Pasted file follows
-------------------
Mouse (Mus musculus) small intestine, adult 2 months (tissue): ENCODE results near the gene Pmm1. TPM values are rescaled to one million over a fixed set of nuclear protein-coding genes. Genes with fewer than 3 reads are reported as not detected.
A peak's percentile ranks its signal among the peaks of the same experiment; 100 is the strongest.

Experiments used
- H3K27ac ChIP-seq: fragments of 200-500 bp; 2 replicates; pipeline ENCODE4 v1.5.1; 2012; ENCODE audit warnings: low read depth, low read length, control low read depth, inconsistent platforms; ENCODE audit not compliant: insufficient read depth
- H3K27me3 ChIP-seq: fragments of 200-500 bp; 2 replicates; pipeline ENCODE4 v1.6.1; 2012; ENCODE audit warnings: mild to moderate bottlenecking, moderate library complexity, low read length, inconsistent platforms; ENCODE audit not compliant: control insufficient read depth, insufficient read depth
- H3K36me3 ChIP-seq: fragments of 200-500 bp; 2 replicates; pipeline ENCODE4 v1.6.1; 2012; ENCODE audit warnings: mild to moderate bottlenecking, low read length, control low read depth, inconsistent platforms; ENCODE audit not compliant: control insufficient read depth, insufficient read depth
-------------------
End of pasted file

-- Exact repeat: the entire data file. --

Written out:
Mouse (Mus musculus) small intestine, adult 2 months (tissue): ENCODE results near the gene Pmm1. TPM values are rescaled to one million over a fixed set of nuclear protein-coding genes. Genes with fewer than 3 reads are reported as not detected.
A peak's percentile ranks its signal among the peaks of the same experiment; 100 is the strongest.

Experiments used
- H3K27ac ChIP-seq: fragments of 200-500 bp; 2 replicates; pipeline ENCODE4 v1.5.1; 2012; ENCODE audit warnings: low read depth, low read length, control low read depth, inconsistent platforms; ENCODE audit not compliant: insufficient read depth
- H3K27me3 ChIP-seq: fragments of 200-500 bp; 2 replicates; pipeline ENCODE4 v1.6.1; 2012; ENCODE audit warnings: mild to moderate bottlenecking, moderate library complexity, low read length, inconsistent platforms; ENCODE audit not compliant: control insufficient read depth, insufficient read depth
- H3K36me3 ChIP-seq: fragments of 200-500 bp; 2 replicates; pipeline ENCODE4 v1.6.1; 2012; ENCODE audit warnings: mild to moderate bottlenecking, low read length, control low read depth, inconsistent platforms; ENCODE audit not compliant: control insufficient read depth, insufficient read depth